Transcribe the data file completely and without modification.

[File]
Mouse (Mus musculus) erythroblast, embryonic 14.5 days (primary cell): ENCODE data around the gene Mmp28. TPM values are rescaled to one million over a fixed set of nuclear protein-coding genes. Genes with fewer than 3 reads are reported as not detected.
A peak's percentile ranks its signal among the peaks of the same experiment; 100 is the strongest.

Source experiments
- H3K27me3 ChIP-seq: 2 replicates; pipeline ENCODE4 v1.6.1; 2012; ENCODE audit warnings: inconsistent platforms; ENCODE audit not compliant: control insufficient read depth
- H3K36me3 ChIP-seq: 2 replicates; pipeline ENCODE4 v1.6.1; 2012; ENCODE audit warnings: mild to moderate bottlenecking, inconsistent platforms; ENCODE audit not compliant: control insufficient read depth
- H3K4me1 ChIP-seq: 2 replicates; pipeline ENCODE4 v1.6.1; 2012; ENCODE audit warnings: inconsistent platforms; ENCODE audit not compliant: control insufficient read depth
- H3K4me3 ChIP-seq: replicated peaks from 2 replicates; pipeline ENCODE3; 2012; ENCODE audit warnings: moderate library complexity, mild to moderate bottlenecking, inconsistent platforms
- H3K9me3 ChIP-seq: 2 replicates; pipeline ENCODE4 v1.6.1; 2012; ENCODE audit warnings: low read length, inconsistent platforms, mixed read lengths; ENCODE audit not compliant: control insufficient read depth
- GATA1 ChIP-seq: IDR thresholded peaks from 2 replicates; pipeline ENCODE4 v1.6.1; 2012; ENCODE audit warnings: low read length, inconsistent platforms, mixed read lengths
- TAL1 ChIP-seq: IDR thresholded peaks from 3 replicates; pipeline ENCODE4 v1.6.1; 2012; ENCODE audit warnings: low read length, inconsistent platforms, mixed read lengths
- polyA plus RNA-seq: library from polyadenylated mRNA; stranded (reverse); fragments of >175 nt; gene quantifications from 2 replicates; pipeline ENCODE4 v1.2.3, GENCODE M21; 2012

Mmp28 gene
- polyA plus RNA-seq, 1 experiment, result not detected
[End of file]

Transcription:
Mouse (Mus musculus) erythroblast, embryonic 14.5 days (primary cell): ENCODE data around the gene Mmp28. TPM values are rescaled to one million over a fixed set of nuclear protein-coding genes. Genes with fewer than 3 reads are reported as not detected.
A peak's percentile ranks its signal among the peaks of the same experiment; 100 is the strongest.

Source experiments
- H3K27me3 ChIP-seq: 2 replicates; pipeline ENCODE4 v1.6.1; 2012; ENCODE audit warnings: inconsistent platforms; ENCODE audit not compliant: control insufficient read depth
- H3K36me3 ChIP-seq: 2 replicates; pipeline ENCODE4 v1.6.1; 2012; ENCODE audit warnings: mild to moderate bottlenecking, inconsistent platforms; ENCODE audit not compliant: control insufficient read depth
- H3K4me1 ChIP-seq: 2 replicates; pipeline ENCODE4 v1.6.1; 2012; ENCODE audit warnings: inconsistent platforms; ENCODE audit not compliant: control insufficient read depth
- H3K4me3 ChIP-seq: replicated peaks from 2 replicates; pipeline ENCODE3; 2012; ENCODE audit warnings: moderate library complexity, mild to moderate bottlenecking, inconsistent platforms
- H3K9me3 ChIP-seq: 2 replicates; pipeline ENCODE4 v1.6.1; 2012; ENCODE audit warnings: low read length, inconsistent platforms, mixed read lengths; ENCODE audit not compliant: control insufficient read depth
- GATA1 ChIP-seq: IDR thresholded peaks from 2 replicates; pipeline ENCODE4 v1.6.1; 2012; ENCODE audit warnings: low read length, inconsistent platforms, mixed read lengths
- TAL1 ChIP-seq: IDR thresholded peaks from 3 replicates; pipeline ENCODE4 v1.6.1; 2012; ENCODE audit warnings: low read length, inconsistent platforms, mixed read lengths
- polyA plus RNA-seq: library from polyadenylated mRNA; stranded (reverse); fragments of >175 nt; gene quantifications from 2 replicates; pipeline ENCODE4 v1.2.3, GENCODE M21; 2012

Mmp28 gene
- polyA plus RNA-seq, 1 experiment, result not detected